Is your roof in disrepair? You might be able to lay new shingles over existing shingles and avoid the cost of tear-off.

By BH&G Editors
Updated June 30, 2020
white home front exterior
Anthony Masterson Photography

If conditions are right, new shingles laid over old shingles can be just as attractive and durable as shingles laid on bare sheathing. Installation is easier than for a tear-off job because you can use the existing shingles as guides for laying the new ones. But you must take care to install shingles correctly so they lie flat. And a good job involves installing new flashings rather than relying on the existing ones.

Reroof jobs are sometimes done without replacing flashings. However installing new flashings, including special drip-edge flashings made for reroofing, will ensure a tight seal and a long life. Some roofers install a layer of waterproof shingle underlayment (WSU) over the existing shingles at the eave end, as would be done for a roof laid on bare sheathing. This provides added protection against ice dams.

Asphalt shingles can be laid over cedar shakes or shingles, however, this is a roofing project best left to pros. Beveled wood pieces called "horsefeathers" must be laid along the thick edges of the shakes to make a fairly flat surface. Before you reshingle a roof, read our step-by-step guide for adding new shingles over old ones.

  • Working time 1 day
  • Start to finish 1 day
  • Difficulty Hard

What you need


How to do it

Part 1

man removing ridge caps
Step 1

Remove Caps

Remove the ridge caps. Doing it now will make it easier to keep the reroofing job clean. Use a flat pry bar or roofing shovel to pry out and remove the ridge shingles. Remove all nails.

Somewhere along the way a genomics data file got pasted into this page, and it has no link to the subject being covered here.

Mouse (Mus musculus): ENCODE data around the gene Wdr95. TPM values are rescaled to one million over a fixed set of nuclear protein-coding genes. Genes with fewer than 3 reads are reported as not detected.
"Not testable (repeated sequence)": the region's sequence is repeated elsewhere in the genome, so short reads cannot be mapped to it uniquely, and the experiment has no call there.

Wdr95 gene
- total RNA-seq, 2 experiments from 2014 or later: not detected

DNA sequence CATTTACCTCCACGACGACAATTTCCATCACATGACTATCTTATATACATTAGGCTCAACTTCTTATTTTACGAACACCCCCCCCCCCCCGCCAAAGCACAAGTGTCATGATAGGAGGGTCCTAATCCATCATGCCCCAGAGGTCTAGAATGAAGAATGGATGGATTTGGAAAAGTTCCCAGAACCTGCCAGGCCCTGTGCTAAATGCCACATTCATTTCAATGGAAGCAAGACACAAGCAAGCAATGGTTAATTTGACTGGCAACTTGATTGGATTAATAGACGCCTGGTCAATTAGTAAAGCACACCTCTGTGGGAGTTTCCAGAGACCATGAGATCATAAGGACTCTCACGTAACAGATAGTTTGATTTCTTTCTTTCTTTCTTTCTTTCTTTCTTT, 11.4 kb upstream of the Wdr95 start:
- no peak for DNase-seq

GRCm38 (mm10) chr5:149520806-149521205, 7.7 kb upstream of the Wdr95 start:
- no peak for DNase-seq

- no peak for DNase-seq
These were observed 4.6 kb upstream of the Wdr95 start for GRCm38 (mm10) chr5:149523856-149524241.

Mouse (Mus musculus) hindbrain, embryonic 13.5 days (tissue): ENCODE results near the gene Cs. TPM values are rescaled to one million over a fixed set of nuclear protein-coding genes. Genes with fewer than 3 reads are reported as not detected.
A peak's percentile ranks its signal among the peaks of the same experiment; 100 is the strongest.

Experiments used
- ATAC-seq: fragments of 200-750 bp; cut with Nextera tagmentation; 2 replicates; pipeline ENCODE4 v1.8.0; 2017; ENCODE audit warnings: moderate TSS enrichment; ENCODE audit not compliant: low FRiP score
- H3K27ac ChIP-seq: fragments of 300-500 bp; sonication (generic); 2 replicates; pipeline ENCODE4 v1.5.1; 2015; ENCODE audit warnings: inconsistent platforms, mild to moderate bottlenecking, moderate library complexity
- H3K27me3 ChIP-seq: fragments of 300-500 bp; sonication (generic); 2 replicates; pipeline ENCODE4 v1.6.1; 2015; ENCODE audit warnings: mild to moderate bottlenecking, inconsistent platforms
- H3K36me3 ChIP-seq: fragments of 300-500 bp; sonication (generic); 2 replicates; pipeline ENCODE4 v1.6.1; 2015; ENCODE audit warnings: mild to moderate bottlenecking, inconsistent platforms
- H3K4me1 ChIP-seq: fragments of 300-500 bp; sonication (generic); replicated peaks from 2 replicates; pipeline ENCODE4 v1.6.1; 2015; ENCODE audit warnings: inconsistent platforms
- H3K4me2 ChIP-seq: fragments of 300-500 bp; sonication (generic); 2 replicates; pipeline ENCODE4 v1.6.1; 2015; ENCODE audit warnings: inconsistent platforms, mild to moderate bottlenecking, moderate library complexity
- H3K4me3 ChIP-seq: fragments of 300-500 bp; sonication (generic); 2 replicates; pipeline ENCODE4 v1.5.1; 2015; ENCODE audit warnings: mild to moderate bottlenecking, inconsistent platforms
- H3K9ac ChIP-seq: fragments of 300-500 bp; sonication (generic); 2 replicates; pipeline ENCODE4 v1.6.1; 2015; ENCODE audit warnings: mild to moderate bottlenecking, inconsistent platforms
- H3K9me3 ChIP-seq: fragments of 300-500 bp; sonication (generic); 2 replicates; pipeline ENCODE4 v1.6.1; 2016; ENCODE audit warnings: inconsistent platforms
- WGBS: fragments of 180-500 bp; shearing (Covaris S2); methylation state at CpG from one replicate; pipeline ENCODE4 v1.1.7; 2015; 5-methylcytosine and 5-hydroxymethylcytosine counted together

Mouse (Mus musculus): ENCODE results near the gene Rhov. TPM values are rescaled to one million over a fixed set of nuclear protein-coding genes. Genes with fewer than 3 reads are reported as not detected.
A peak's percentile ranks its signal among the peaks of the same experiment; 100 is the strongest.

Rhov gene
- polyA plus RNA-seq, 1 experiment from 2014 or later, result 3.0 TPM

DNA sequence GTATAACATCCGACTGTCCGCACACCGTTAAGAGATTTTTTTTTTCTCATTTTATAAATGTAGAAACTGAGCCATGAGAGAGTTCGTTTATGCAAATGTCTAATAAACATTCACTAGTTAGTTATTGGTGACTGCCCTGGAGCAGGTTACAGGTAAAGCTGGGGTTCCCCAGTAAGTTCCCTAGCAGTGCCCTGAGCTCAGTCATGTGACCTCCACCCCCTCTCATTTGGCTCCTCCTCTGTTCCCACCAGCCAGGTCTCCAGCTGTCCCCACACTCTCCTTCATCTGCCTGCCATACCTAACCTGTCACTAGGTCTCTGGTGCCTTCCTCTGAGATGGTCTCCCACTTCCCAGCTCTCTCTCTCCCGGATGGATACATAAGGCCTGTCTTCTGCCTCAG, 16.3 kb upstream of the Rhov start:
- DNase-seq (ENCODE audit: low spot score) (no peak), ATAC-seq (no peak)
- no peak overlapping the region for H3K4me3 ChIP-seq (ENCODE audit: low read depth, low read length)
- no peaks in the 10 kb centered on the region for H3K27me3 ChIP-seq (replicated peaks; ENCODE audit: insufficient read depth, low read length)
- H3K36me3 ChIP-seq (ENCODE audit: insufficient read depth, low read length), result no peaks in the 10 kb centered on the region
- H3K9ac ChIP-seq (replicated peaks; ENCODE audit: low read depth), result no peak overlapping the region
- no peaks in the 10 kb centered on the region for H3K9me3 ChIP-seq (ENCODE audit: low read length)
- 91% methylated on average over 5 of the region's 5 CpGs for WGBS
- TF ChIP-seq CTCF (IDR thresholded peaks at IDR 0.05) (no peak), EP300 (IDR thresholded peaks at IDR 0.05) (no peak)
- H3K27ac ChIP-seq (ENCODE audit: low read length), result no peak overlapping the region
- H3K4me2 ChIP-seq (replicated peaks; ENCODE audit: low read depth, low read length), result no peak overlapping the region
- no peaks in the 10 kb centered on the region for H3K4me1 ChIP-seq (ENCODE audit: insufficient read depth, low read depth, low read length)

removing air vent pipe flashing
Step 2

Remove Obstructions

Remove air vents and pipe flashings by prying out or unscrewing the fasteners holding the fixture. If you damage shingles while doing this, repair the shingles (see next step). Reuse a vent or flashing only if it is like new; otherwise, replace it with a new one that will fit the hole or pipe.

attach replacement shingle
Step 3

Repair Broken Shingles

If a shingle is torn or cracked, glue the broken piece back in place using roofing cement. If the broken piece is lost, cut a new piece to fit the existing shingle. The goal is to provide a reasonably flat surface for the new shingles to lie over, with no gaps greater than 1/2 inch.

sweeping roof top
Step 4

Sweep the Roof

Using a large broom, brush away all broken shingle pieces, twigs, and any other debris that could become trapped under the new shingles that you install. Keep the roof clean as you work.

installing drip edge flashing
Step 5

Install Flashing

At the eave and the rake, install U-shape drip-edge flashing made for reroof jobs. Install the eave piece first, then the rake piece over it. The two pieces should meet neatly at the corners. Drive nails at high points on the underlying roof, the bottoms of the shingles.

installing new metal valley
Step 6

Install Valley Flashing

If you have an open valley, install new W-shape metal or vinyl valley flashing to fit directly over the old flashing. Attach it by driving nails into the outside edges only. Do not drive nails less than 6 inches from the center of the flashing.

starter strip course
Step 7

Install Starter Strip

Use a starter strip or cut pieces for a starter course. Rip-cut the starter strip or starter pieces so that they butt up against the second course of existing shingles and are even with the front edge of the existing roofing. Attach with nails along the top edge of the strip.

Editor's Tip
new old shingles illustration
What to Do If the Old Roof Is Not Straight